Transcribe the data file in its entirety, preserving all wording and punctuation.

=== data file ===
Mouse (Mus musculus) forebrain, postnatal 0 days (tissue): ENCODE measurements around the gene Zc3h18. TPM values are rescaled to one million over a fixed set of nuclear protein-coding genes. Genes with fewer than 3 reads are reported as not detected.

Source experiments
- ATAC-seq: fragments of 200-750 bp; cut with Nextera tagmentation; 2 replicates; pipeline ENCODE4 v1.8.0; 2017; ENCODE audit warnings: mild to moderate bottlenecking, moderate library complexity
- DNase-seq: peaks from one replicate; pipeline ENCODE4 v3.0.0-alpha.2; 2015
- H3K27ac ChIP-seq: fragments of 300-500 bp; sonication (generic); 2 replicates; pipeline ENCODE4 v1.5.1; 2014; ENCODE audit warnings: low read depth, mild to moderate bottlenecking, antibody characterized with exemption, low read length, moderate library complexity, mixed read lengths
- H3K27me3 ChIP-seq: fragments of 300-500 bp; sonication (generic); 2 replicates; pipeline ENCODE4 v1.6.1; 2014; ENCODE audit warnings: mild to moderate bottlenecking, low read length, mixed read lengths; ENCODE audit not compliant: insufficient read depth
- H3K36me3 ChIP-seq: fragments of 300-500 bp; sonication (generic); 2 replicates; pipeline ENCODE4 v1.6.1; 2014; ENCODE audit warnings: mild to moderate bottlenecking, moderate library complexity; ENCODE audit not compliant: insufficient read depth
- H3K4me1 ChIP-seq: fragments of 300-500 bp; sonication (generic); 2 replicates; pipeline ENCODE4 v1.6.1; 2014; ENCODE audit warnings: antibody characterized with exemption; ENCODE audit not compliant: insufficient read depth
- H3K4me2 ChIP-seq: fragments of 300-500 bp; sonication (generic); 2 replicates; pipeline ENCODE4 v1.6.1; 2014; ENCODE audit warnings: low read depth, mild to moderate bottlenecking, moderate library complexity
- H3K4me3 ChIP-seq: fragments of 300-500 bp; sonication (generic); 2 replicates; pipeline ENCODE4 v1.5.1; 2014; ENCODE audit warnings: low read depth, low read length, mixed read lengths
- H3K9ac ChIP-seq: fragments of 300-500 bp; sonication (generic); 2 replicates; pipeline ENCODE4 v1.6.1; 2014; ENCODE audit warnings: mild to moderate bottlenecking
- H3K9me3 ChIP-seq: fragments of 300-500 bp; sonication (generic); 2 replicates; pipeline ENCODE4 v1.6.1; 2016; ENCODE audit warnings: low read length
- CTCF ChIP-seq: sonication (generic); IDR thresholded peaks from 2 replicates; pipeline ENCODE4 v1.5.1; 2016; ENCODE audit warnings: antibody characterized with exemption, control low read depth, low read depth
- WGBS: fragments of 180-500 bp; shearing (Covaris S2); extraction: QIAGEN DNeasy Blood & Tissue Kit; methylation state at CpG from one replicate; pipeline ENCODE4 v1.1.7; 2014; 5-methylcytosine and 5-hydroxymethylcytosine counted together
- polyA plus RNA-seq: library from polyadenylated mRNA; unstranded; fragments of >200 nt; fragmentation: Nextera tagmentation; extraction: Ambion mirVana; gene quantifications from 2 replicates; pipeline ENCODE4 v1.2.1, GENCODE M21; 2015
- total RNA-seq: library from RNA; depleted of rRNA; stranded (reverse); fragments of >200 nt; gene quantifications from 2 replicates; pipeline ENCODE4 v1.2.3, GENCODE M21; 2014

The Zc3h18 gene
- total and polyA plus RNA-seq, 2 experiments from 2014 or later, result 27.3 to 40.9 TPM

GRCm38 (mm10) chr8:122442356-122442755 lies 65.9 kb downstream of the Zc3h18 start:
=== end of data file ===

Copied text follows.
Mouse (Mus musculus) forebrain, postnatal 0 days (tissue): ENCODE measurements around the gene Zc3h18. TPM values are rescaled to one million over a fixed set of nuclear protein-coding genes. Genes with fewer than 3 reads are reported as not detected.

Source experiments
- ATAC-seq: fragments of 200-750 bp; cut with Nextera tagmentation; 2 replicates; pipeline ENCODE4 v1.8.0; 2017; ENCODE audit warnings: mild to moderate bottlenecking, moderate library complexity
- DNase-seq: peaks from one replicate; pipeline ENCODE4 v3.0.0-alpha.2; 2015
- H3K27ac ChIP-seq: fragments of 300-500 bp; sonication (generic); 2 replicates; pipeline ENCODE4 v1.5.1; 2014; ENCODE audit warnings: low read depth, mild to moderate bottlenecking, antibody characterized with exemption, low read length, moderate library complexity, mixed read lengths
- H3K27me3 ChIP-seq: fragments of 300-500 bp; sonication (generic); 2 replicates; pipeline ENCODE4 v1.6.1; 2014; ENCODE audit warnings: mild to moderate bottlenecking, low read length, mixed read lengths; ENCODE audit not compliant: insufficient read depth
- H3K36me3 ChIP-seq: fragments of 300-500 bp; sonication (generic); 2 replicates; pipeline ENCODE4 v1.6.1; 2014; ENCODE audit warnings: mild to moderate bottlenecking, moderate library complexity; ENCODE audit not compliant: insufficient read depth
- H3K4me1 ChIP-seq: fragments of 300-500 bp; sonication (generic); 2 replicates; pipeline ENCODE4 v1.6.1; 2014; ENCODE audit warnings: antibody characterized with exemption; ENCODE audit not compliant: insufficient read depth
- H3K4me2 ChIP-seq: fragments of 300-500 bp; sonication (generic); 2 replicates; pipeline ENCODE4 v1.6.1; 2014; ENCODE audit warnings: low read depth, mild to moderate bottlenecking, moderate library complexity
- H3K4me3 ChIP-seq: fragments of 300-500 bp; sonication (generic); 2 replicates; pipeline ENCODE4 v1.5.1; 2014; ENCODE audit warnings: low read depth, low read length, mixed read lengths
- H3K9ac ChIP-seq: fragments of 300-500 bp; sonication (generic); 2 replicates; pipeline ENCODE4 v1.6.1; 2014; ENCODE audit warnings: mild to moderate bottlenecking
- H3K9me3 ChIP-seq: fragments of 300-500 bp; sonication (generic); 2 replicates; pipeline ENCODE4 v1.6.1; 2016; ENCODE audit warnings: low read length
- CTCF ChIP-seq: sonication (generic); IDR thresholded peaks from 2 replicates; pipeline ENCODE4 v1.5.1; 2016; ENCODE audit warnings: antibody characterized with exemption, control low read depth, low read depth
- WGBS: fragments of 180-500 bp; shearing (Covaris S2); extraction: QIAGEN DNeasy Blood & Tissue Kit; methylation state at CpG from one replicate; pipeline ENCODE4 v1.1.7; 2014; 5-methylcytosine and 5-hydroxymethylcytosine counted together
- polyA plus RNA-seq: library from polyadenylated mRNA; unstranded; fragments of >200 nt; fragmentation: Nextera tagmentation; extraction: Ambion mirVana; gene quantifications from 2 replicates; pipeline ENCODE4 v1.2.1, GENCODE M21; 2015
- total RNA-seq: library from RNA; depleted of rRNA; stranded (reverse); fragments of >200 nt; gene quantifications from 2 replicates; pipeline ENCODE4 v1.2.3, GENCODE M21; 2014

The Zc3h18 gene
- total and polyA plus RNA-seq, 2 experiments from 2014 or later, result 27.3 to 40.9 TPM

GRCm38 (mm10) chr8:122442356-122442755 lies 65.9 kb downstream of the Zc3h18 start: